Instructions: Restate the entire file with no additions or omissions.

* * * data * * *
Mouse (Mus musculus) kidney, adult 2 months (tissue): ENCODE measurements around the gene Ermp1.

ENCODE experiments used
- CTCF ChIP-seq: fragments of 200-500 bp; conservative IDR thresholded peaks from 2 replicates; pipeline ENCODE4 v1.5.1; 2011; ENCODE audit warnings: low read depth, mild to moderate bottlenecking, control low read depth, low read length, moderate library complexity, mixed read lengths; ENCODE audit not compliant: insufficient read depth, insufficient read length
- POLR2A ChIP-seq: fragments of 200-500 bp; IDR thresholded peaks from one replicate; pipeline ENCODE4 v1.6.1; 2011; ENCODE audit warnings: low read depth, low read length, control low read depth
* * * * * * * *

Mouse (Mus musculus) kidney, adult 2 months (tissue): ENCODE measurements around the gene Ermp1.

ENCODE experiments used
- CTCF ChIP-seq: fragments of 200-500 bp; conservative IDR thresholded peaks from 2 replicates; pipeline ENCODE4 v1.5.1; 2011; ENCODE audit warnings: low read depth, mild to moderate bottlenecking, control low read depth, low read length, moderate library complexity, mixed read lengths; ENCODE audit not compliant: insufficient read depth, insufficient read length
- POLR2A ChIP-seq: fragments of 200-500 bp; IDR thresholded peaks from one replicate; pipeline ENCODE4 v1.6.1; 2011; ENCODE audit warnings: low read depth, low read length, control low read depth